Graduation Year


Document Type




Degree Name

Doctor of Philosophy (Ph.D.)

Degree Granting Department

Biology (Integrative Biology)

Major Professor

Marc J. Lajeunesse, Ph.D.

Committee Member

Earl McCoy, Ph.D.

Committee Member

Andrew Kramer, Ph.D.

Committee Member

Ryan Carney, Ph.D.


Asexual, Hybridization, Red Queen, Sex Ratios, Sexual


Sexual reproduction generates genetic diversity that can help hosts respond to selection by parasites, and in this thesis, I test three predictions on how reproduction impacts predictions by the parasite theory of sex and the Red Queen hypothesis. In Chapter one, using a meta-analysis, I found that asexuals (lower genetic diversity) have more parasites than sexuals (higher genetic diversity), but this difference can be heavily mediated by the mode and origin of asexuality. Further, hybridization but not polyploidy can blunt predicted differences in parasite loads among sexual and asexual hosts. In Chapter two, I flip the perspective of Red Queen predictions to examine the maintenance of sex in parasite species using an arrhenotokous spider mite. Using data on fecundity, mortality, and sex ratio differences on benign and toxic host plants, I show that female spider mites may alter sex ratios to compensate for high male mortality on toxic host plants—thus assuring genetic recombination despite high male mortality. Finally, Chapter three uses meta-analysis to synthesizes parasite loads on hybrid hosts to further explore how this mechanism impacts parasite-mediated selection on hosts. Although increased heterozygosity among hybrids is predicted to blunt parasitism, I found that F1 hybrids had greater parasite loads than their parental species; however, this finding was generalizable only among interspecific crosses and not intraspecific hybrid networks. In whole, my thesis indicates that predictions of the Red Queen hypothesis tend to be too narrow, and that theory needs to encompass a greater diversity of genetic systems to better predict parasite loads on hosts and thus opportunities for parasite-mediated selection.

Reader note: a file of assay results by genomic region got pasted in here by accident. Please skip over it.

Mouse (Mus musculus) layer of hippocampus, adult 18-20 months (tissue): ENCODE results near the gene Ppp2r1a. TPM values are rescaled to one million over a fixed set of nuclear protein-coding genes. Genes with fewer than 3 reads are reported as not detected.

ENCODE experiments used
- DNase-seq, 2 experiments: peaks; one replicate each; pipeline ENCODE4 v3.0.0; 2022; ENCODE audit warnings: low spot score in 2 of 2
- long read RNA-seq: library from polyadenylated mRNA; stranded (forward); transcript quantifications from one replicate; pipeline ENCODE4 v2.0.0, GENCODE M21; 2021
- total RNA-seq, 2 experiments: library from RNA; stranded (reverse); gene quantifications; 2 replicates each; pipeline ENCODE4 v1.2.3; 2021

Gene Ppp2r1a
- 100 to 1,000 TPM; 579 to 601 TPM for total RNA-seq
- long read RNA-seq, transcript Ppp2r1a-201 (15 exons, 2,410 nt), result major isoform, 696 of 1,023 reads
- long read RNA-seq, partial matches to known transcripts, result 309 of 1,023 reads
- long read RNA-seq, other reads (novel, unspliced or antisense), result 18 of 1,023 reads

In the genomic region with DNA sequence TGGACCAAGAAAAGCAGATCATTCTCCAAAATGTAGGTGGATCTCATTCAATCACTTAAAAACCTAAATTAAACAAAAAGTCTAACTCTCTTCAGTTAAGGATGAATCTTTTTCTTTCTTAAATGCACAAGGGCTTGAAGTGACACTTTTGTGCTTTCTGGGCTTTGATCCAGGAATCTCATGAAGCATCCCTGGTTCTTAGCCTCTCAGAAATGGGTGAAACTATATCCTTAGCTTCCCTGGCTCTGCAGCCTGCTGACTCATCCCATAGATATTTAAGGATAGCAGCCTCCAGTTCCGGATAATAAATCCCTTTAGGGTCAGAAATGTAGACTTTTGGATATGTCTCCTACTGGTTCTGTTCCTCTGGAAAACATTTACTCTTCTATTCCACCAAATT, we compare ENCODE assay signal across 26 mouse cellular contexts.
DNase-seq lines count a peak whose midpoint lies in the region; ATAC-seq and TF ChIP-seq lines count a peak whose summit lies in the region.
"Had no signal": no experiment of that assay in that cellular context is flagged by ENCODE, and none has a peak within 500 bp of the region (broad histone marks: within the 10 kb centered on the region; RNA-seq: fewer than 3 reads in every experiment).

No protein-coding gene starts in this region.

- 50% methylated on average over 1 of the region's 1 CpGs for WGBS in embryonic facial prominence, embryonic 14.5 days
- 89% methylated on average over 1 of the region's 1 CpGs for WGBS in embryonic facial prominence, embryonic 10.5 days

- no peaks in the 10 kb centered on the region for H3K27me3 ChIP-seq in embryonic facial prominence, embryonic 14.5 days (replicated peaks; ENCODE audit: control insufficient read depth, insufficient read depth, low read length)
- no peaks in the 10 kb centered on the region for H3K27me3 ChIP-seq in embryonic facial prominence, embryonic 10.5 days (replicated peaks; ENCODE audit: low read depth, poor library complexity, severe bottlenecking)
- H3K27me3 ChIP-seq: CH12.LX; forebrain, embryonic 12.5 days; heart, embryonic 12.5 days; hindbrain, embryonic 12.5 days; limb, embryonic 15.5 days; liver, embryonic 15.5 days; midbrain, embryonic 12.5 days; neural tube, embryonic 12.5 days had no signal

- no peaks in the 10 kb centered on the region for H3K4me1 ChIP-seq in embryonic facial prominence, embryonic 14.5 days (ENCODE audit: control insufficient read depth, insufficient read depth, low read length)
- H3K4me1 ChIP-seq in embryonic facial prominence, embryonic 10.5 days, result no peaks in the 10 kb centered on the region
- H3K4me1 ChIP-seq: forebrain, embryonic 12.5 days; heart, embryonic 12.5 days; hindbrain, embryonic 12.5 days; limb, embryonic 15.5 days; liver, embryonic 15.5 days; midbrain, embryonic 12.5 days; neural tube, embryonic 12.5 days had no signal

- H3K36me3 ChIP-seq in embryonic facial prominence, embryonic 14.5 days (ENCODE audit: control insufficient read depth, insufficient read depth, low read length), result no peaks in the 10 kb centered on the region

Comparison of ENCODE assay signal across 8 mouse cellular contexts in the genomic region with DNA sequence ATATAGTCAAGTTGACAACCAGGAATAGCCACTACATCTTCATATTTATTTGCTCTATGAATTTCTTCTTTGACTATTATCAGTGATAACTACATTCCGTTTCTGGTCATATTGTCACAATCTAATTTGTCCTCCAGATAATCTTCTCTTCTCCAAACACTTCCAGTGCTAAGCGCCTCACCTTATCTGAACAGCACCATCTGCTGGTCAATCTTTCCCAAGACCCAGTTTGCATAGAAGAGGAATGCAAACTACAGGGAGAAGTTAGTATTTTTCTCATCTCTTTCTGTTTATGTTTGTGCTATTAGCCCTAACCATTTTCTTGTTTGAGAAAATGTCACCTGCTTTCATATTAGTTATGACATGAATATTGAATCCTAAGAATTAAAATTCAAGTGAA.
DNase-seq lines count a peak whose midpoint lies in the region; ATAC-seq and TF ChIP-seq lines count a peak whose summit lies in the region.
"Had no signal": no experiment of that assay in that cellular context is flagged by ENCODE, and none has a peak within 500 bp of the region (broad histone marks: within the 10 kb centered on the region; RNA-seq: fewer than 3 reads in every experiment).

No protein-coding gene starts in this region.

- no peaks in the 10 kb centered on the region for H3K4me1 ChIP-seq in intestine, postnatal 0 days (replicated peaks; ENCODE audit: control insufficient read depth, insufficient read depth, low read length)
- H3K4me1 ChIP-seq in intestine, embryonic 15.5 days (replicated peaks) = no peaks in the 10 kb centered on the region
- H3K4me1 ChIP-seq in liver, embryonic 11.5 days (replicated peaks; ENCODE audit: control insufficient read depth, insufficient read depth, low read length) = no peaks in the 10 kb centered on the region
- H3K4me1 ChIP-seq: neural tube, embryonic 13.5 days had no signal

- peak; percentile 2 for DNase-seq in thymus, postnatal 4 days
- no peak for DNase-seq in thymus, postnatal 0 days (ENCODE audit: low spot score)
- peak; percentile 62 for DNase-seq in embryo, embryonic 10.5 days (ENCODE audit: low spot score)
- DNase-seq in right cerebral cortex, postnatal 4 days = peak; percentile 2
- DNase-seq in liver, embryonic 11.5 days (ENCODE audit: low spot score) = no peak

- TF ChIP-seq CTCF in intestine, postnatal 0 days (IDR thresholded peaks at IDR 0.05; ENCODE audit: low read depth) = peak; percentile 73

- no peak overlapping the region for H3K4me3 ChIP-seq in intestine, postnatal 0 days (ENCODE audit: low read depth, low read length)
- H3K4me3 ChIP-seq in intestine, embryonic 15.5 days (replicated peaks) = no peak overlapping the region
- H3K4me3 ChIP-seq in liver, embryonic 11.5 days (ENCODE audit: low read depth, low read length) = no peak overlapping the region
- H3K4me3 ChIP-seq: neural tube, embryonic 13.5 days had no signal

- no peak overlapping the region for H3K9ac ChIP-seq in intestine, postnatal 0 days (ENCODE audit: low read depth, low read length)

Included in

Evolution Commons